Submodality and columnar organization of the second somatic sensory area in cats

K. D. Alloway, H. Burton

Research output: Contribution to journalArticle

18 Scopus citations

Abstract

Electrophysiological responses of 519 single and 405 multiple neurons located in the distal forelimb zone of the second somatic sensory cortex (SII) of 11 intact cats were characterized according to their submodality and receptive field properties. In 4 of these animals, 46 single and 134 multiple neuronal responses were studied after transection of the dorsal columns contralateral to the cortical recording sites. Receptive field positions overlapped considerably in SII during orthogonal electrode penetrations, but were shifted during tangential penetrations. Analysis of the receptive field positions for neurons encountered in tangential penetrations indicated that receptive fields rarely overlapped when the neurons were separated by more than 750 microns. Using a variety of hand-held stimuli, neuronal responses were assessed according to several criteria including: velocity, adaptation, following rate, spontaneous activity, and whether the response was elicited by stimulating hairs, skin, claws, or deep tissue. Based on these parameters, it was possible to discern several types of neuronal responses in SII. Among these, over 60% of the neurons in our sample responded best to movement of hairs. A smaller number of neurons responded as though they received inputs from Pacinian receptors or rapidly adapting receptors in the glabrous skin. In about 20% of the single neuron sample, it was not possible to identify a selective adequate stimulus, however, these cells responded to somatic stimuli, such as taps. Approximately 5% of the neurons could not be driven with somatic sensory stimuli. Following dorsal column lesions, some neurons in SII still responded to cutaneous stimulation, primarily hair movement. Most SII neurons were more difficult to drive, the responses were more sluggish and receptive fields were less well-defined. A greater proportion of single neuron responses (> 60%) could not be activated by any type of somatic sensory stimulus. These results indicate that the dorsal columns provide a potent, but not exclusive, source of afferent input to SII.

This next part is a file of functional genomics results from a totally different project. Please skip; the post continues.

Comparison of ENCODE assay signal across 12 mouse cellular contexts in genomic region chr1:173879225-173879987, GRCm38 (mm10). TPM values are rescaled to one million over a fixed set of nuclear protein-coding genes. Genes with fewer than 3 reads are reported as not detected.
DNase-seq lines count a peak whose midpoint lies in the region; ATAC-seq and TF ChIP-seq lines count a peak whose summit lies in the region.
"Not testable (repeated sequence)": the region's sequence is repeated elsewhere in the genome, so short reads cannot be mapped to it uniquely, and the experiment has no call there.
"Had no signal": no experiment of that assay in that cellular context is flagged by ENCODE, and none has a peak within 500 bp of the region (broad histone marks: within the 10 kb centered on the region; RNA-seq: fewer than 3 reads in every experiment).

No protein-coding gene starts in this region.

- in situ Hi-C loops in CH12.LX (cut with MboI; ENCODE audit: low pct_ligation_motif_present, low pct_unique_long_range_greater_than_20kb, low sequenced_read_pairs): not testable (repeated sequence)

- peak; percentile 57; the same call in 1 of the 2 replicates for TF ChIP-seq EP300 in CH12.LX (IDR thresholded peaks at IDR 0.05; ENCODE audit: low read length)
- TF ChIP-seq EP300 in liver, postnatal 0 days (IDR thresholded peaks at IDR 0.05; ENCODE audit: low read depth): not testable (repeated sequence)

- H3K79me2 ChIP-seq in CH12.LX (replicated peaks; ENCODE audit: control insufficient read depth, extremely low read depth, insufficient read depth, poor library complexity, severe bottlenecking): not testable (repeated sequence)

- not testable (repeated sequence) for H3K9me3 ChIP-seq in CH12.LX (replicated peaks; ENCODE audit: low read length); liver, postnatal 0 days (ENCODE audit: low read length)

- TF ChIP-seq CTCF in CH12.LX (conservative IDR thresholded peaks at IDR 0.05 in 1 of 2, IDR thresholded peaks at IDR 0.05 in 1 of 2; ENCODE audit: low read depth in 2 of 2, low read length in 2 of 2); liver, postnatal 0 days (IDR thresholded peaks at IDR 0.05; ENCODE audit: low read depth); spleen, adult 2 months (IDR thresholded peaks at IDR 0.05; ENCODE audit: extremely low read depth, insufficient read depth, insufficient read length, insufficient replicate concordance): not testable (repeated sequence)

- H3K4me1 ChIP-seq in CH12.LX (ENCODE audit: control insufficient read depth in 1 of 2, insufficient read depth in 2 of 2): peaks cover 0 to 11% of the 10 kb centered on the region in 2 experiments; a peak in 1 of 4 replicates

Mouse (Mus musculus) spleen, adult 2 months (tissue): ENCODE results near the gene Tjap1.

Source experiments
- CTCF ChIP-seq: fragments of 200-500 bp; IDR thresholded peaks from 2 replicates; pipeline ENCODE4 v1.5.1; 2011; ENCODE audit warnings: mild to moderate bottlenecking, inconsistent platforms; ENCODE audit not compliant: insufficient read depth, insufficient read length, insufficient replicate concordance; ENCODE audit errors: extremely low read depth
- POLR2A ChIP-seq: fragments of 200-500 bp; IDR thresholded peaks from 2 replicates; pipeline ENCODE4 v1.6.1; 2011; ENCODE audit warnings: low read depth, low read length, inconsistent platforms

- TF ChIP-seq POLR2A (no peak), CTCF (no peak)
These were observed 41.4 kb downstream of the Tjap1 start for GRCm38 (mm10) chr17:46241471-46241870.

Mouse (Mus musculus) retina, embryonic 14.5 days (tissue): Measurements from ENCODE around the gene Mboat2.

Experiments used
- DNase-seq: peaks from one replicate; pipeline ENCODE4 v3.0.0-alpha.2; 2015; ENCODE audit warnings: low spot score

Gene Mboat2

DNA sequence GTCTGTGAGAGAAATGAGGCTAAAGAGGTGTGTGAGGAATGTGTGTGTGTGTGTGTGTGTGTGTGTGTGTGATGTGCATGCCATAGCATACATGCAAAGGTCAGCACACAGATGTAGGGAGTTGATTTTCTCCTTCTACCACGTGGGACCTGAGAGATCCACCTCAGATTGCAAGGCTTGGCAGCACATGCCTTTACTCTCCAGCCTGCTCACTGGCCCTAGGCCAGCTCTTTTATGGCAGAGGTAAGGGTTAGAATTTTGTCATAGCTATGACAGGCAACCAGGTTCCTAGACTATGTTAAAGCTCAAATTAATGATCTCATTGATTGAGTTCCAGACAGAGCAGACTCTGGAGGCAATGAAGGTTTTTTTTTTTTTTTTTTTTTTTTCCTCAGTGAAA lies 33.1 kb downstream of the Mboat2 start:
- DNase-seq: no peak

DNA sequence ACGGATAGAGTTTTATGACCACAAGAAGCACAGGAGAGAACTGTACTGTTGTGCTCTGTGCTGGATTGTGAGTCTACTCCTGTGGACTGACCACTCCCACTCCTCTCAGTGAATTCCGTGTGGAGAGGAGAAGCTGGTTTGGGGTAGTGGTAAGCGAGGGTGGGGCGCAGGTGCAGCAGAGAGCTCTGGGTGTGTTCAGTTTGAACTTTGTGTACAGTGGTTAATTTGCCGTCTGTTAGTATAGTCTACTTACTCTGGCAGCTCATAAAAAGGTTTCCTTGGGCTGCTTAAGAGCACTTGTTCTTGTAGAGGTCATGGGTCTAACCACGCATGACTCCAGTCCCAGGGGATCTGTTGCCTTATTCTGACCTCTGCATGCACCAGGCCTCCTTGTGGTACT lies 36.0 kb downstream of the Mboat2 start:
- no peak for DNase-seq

Original languageEnglish
Pages (from-to)128-140
Number of pages13
JournalExperimental Brain Research
Volume61
Issue number1
DOIs
StatePublished - Dec 1 1985

Keywords

  • Columnar organization
  • Dorsal columns
  • Somatic sensory cortex

Fingerprint Dive into the research topics of 'Submodality and columnar organization of the second somatic sensory area in cats'. Together they form a unique fingerprint.

  • Cite this